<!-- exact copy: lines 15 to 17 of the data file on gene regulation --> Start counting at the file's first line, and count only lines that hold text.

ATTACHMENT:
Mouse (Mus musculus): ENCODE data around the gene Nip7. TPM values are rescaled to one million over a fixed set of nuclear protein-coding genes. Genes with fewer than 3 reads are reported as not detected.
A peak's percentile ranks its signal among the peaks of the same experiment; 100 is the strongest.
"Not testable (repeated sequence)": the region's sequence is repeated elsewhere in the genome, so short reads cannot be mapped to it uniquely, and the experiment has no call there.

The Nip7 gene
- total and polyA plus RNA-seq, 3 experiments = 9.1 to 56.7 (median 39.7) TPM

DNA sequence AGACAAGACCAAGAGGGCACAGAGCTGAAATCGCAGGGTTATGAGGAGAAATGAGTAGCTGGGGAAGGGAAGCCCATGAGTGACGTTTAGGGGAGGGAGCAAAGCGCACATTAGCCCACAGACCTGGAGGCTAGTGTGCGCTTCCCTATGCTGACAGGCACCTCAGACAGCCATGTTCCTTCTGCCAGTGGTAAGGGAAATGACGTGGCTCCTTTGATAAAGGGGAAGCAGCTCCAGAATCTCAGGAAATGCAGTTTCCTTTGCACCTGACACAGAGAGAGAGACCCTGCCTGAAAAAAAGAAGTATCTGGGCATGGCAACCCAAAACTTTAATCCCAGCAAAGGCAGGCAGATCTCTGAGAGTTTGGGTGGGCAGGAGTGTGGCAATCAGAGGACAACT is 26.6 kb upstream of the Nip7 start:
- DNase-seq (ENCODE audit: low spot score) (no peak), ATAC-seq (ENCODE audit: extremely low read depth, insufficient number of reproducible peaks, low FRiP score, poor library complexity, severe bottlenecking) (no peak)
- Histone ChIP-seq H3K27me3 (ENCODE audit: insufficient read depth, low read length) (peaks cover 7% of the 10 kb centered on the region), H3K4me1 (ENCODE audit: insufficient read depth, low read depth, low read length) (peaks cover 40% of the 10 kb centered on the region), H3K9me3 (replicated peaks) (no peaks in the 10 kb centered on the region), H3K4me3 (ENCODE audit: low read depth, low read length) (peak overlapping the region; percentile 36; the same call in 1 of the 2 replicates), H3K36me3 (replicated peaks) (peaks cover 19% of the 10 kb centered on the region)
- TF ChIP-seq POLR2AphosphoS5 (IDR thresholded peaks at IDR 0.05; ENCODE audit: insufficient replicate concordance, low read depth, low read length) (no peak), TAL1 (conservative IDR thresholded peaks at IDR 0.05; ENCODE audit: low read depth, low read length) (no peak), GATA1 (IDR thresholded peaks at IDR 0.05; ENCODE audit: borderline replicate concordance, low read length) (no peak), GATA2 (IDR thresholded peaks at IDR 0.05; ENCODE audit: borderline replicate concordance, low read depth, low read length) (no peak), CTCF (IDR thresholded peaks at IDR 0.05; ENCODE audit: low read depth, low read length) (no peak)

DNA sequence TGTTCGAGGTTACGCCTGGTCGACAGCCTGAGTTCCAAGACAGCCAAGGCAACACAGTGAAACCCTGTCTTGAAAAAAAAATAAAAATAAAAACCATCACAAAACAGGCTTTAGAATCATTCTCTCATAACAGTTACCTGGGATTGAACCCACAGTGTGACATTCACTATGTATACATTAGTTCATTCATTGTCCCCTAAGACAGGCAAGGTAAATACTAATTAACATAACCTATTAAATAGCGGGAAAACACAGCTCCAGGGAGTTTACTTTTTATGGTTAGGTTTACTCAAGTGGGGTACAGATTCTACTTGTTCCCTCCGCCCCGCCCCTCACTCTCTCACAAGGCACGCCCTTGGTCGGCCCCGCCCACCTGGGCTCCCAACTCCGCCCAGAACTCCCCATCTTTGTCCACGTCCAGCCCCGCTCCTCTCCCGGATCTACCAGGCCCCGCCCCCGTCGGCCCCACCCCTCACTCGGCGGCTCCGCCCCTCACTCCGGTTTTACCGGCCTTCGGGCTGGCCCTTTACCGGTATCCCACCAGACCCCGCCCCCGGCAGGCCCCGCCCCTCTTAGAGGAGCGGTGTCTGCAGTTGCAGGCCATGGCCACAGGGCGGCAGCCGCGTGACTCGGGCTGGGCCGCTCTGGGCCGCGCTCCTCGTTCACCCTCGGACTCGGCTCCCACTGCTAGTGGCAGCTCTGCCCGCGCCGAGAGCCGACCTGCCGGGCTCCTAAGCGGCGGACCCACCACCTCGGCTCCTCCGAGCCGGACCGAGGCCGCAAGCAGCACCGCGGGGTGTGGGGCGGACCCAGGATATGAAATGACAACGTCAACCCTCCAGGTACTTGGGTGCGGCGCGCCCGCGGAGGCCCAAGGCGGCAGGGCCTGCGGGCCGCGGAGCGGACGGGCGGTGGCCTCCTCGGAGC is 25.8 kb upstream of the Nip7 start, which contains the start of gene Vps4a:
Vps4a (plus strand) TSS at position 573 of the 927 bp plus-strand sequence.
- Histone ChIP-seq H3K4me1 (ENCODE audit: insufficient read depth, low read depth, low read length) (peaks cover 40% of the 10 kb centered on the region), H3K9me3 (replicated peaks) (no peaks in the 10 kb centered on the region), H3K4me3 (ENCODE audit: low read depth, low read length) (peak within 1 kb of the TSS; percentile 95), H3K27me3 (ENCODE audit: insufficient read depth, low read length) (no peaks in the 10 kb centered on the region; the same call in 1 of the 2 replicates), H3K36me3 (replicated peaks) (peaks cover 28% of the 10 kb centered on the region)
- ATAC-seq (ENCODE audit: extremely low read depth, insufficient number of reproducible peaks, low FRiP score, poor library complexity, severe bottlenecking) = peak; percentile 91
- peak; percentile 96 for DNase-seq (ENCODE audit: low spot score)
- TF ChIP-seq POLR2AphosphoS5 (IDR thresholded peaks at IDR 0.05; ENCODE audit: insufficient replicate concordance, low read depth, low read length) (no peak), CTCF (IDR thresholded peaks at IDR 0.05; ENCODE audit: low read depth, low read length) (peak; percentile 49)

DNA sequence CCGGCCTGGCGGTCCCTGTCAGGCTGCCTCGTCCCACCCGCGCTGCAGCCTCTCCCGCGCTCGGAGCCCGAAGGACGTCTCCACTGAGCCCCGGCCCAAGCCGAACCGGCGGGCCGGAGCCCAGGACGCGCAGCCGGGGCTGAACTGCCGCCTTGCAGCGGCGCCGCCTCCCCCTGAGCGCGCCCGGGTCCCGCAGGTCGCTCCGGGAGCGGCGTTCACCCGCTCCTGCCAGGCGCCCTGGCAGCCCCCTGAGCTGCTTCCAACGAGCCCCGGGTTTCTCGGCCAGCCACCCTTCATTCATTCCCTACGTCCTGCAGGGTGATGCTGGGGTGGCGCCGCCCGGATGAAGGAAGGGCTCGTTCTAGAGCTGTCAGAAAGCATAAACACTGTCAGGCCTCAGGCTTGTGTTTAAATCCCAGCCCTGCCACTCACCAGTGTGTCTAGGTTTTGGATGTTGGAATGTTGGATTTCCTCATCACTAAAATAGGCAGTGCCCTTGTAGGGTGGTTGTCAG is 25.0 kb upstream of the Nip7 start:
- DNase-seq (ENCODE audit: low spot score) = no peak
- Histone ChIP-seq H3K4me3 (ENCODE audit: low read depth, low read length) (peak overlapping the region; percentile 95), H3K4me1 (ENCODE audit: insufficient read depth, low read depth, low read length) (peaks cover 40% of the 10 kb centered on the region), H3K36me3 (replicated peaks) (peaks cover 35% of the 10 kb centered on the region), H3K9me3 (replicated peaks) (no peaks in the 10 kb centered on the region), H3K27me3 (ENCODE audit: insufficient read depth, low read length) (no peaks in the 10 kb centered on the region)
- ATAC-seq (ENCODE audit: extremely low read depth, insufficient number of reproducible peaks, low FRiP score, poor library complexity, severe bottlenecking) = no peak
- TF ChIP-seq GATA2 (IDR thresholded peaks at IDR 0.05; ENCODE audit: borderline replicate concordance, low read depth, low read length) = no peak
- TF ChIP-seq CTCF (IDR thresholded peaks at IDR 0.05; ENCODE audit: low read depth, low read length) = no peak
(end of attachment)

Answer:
- TF ChIP-seq POLR2AphosphoS5 (IDR thresholded peaks at IDR 0.05; ENCODE audit: insufficient replicate concordance, low read depth, low read length) (no peak), CTCF (IDR thresholded peaks at IDR 0.05; ENCODE audit: low read depth, low read length) (peak; percentile 49)

DNA sequence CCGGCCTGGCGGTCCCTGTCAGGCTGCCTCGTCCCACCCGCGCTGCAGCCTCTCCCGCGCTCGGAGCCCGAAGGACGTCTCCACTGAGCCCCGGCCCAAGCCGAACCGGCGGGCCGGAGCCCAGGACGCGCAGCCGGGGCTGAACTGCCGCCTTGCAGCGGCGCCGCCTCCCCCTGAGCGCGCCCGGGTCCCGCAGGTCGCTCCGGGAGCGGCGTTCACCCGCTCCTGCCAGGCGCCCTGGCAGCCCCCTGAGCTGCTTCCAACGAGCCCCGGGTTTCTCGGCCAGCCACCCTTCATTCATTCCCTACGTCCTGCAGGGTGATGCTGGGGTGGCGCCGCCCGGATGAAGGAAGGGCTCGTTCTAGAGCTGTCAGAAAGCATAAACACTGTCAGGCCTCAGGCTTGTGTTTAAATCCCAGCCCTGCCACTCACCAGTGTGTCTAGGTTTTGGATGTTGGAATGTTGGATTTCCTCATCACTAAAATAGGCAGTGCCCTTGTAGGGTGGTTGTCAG is 25.0 kb upstream of the Nip7 start:
- DNase-seq (ENCODE audit: low spot score) = no peak